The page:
How a French property firm turned its €5.6bn of debt green
Real estate investment trust Gecina has completed the landmark green conversion of its entire debt portfolio. Finance head Nicolas Dutreuil explains the rationale and process of the first restructuring of its type in the property sector.
The real estate sector has one of the highest carbon footprints of any sector. According to the UN Environmental Programme, it produces around 30% of the world’s annual greenhouse gas (GHG) emissions and, on top of that, consumes getting on for 40% of the world’s energy.
As such, real estate developers and managers are under pressure to make their businesses more sustainable – and some are way ahead of the curve on this front.
In a first for the property sector, French real estate investment trust Gecina – which manages €19.7bn of office assets – last month converted all of its outstanding debt into green bonds (see table below). As a result, 82% of the company’s €10bn ($12.2bn) in financing now incorporates a corporate social responsibility (CSR) component.
Most of Gecina’s loans are also now green, and in the same week that the firm converted its bonds it signed two amendments to transform €475m of bank borrowings with HSBC into responsible lines.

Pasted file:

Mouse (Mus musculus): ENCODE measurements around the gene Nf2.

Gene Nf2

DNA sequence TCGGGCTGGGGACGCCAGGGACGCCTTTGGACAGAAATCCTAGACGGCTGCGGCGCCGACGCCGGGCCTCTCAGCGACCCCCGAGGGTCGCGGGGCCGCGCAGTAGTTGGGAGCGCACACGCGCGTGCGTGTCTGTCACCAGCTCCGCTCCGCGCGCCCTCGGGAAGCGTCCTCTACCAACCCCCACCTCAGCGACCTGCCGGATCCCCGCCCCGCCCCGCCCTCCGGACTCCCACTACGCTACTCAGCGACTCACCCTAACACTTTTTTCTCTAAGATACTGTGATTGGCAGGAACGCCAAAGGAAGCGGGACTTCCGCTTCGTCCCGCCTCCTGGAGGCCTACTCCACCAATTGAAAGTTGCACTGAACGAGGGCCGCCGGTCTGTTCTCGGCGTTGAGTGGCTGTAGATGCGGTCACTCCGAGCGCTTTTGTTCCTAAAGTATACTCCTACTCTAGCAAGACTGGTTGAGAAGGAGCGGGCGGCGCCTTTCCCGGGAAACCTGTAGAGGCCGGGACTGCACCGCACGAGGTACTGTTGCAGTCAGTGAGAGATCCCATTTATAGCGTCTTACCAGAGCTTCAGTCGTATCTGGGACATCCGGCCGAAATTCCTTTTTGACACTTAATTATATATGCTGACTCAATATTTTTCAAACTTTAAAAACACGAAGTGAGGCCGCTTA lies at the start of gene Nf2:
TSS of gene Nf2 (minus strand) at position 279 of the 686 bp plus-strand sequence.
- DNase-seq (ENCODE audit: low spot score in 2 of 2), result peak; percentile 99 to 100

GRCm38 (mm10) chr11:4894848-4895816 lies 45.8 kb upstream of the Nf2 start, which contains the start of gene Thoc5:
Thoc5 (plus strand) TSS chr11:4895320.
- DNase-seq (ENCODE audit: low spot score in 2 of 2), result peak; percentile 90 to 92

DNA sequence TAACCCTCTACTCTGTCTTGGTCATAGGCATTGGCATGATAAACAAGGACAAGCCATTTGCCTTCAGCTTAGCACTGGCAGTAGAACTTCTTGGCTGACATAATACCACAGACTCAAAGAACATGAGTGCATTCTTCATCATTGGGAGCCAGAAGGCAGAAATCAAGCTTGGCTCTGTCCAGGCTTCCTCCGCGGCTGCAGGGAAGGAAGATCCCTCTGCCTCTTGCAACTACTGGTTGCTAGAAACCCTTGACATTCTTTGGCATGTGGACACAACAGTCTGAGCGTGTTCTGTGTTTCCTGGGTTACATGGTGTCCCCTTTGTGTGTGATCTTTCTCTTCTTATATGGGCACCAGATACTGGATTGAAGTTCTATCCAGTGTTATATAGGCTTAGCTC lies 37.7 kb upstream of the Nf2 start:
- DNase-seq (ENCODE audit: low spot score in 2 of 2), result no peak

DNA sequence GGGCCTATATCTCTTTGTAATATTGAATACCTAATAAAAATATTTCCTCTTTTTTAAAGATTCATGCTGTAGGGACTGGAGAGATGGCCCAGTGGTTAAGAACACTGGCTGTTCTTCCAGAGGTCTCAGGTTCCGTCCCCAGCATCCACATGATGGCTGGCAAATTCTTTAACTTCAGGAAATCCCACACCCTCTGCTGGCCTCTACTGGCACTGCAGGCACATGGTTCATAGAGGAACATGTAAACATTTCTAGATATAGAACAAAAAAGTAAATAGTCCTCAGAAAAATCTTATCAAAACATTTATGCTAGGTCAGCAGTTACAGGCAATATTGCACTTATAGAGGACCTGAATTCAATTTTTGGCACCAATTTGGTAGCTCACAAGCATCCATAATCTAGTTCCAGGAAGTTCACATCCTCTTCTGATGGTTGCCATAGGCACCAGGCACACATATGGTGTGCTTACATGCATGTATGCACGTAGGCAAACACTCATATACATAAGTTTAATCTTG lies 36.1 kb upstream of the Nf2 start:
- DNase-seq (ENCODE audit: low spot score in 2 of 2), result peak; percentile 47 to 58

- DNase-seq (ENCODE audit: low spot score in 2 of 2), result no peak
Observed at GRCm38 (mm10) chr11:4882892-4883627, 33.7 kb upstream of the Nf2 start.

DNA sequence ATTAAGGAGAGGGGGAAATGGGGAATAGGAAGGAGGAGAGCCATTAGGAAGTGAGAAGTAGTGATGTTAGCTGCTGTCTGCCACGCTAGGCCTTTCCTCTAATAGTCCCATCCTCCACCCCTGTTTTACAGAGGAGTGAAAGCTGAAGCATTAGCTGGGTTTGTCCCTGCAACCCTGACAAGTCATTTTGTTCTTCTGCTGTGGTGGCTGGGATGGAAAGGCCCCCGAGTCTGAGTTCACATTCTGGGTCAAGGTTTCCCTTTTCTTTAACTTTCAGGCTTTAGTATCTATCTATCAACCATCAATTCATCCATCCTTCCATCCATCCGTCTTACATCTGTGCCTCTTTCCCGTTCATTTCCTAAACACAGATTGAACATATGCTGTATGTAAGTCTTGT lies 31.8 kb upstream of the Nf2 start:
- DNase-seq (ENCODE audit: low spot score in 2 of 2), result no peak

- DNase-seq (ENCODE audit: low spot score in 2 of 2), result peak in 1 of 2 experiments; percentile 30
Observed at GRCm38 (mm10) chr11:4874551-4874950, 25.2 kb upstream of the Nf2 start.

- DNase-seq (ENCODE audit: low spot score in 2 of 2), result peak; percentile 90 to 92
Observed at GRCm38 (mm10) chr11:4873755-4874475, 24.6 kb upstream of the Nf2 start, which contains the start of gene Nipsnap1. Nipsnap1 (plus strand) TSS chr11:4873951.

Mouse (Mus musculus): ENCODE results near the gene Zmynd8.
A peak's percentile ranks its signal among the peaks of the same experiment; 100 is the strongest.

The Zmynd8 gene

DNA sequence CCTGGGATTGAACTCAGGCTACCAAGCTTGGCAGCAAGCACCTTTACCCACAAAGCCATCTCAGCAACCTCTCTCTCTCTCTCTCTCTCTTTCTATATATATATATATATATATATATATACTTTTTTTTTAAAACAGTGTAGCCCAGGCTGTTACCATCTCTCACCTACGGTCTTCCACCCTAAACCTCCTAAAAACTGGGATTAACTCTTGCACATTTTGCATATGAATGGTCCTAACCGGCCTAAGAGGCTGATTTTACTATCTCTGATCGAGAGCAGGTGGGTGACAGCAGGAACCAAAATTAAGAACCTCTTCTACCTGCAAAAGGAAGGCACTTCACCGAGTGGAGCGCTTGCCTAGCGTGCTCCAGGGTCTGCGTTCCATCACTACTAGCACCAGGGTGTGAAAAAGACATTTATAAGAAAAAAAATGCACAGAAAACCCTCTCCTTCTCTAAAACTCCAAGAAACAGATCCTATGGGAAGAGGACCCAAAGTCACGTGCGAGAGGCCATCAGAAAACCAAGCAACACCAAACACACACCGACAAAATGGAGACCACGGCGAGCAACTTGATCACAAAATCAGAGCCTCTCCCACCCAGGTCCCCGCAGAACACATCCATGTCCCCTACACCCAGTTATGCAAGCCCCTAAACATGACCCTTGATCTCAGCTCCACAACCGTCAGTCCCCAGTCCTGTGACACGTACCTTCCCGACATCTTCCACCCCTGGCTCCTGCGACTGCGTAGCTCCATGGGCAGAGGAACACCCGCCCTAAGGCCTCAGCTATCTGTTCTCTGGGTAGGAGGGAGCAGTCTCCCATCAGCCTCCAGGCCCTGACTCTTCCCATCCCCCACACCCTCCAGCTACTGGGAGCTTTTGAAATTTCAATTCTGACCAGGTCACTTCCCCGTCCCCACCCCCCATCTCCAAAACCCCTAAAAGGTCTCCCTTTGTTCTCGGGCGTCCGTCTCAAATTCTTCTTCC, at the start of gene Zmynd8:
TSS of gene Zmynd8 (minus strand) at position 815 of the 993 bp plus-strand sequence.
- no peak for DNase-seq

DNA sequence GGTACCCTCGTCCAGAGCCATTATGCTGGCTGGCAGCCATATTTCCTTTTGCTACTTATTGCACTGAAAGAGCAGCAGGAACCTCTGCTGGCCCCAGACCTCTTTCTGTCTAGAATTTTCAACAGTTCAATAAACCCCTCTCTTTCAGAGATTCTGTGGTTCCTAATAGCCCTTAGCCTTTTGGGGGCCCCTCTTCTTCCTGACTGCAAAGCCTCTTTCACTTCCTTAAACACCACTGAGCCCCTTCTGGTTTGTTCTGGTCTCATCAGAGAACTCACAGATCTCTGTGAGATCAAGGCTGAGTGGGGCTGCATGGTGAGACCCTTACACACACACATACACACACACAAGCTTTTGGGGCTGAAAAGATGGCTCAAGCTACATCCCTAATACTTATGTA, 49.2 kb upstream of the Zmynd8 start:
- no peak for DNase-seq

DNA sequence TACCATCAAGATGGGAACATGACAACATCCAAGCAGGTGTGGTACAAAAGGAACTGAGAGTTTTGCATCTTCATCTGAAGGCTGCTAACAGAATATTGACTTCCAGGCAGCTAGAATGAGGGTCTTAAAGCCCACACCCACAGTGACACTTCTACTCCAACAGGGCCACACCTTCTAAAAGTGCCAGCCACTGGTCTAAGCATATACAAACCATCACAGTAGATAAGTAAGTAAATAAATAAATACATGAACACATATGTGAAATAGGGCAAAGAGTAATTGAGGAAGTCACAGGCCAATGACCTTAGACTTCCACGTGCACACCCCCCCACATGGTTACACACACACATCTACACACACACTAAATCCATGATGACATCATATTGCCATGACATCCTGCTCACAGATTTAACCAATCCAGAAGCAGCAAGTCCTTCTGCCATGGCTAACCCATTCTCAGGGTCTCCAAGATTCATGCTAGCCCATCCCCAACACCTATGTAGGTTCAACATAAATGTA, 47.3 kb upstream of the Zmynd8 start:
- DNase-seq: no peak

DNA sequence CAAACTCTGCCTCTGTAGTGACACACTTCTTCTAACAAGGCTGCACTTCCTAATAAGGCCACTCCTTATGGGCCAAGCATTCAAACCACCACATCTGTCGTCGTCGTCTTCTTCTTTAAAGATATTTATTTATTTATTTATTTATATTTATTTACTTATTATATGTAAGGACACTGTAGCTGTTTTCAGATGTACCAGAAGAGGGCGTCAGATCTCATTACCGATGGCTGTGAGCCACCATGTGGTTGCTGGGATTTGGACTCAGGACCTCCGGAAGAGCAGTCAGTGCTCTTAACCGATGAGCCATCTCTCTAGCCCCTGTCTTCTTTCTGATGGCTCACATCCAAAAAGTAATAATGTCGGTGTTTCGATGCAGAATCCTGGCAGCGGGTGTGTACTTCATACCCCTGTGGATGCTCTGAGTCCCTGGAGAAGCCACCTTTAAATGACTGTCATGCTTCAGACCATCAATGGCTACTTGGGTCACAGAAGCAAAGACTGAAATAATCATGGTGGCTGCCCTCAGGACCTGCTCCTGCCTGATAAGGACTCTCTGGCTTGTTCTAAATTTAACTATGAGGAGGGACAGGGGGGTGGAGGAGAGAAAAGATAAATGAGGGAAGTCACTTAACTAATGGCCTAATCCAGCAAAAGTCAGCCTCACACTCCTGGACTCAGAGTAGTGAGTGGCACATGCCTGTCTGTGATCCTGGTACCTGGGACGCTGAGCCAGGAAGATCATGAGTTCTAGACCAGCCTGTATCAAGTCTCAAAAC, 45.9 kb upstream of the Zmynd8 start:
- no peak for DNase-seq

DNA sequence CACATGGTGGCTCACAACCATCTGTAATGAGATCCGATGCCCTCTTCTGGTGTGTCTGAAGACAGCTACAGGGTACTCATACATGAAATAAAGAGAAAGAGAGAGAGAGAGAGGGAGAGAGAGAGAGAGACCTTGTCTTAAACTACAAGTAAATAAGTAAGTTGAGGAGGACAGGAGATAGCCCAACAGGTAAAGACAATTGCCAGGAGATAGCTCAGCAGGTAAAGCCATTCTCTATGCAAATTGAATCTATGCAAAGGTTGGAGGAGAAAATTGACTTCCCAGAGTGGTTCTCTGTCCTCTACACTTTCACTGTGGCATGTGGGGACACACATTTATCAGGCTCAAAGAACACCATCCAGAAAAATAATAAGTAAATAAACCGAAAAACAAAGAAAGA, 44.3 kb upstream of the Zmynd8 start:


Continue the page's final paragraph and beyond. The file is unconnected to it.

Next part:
The restructuring of €5.6bn ($6.8bn) of debt, carried out by French bank Crédit Agricole and law firm Allen & Overy, did not lead to cheaper funding, as issuing green debt often does. There was no repricing of the bonds and they maintain the same coupons as they did at issuance. The only change has been the use of proceeds under the company’s green bond framework.
It would have been too complicated to change the coupon; we just wanted to focus on the use of proceeds. Nicolas Dutreuil, Gecina
“It’s a question of responsibility,” Nicolas Dutreuil, Gecina’s deputy chief executive in charge of finance, tells Capital Monitor. “It would have been too complicated to change the coupon; we just wanted to focus on the use of proceeds.
“As a company, we have to take a global approach and not have a part of the company which is green and a part which is not,” he adds.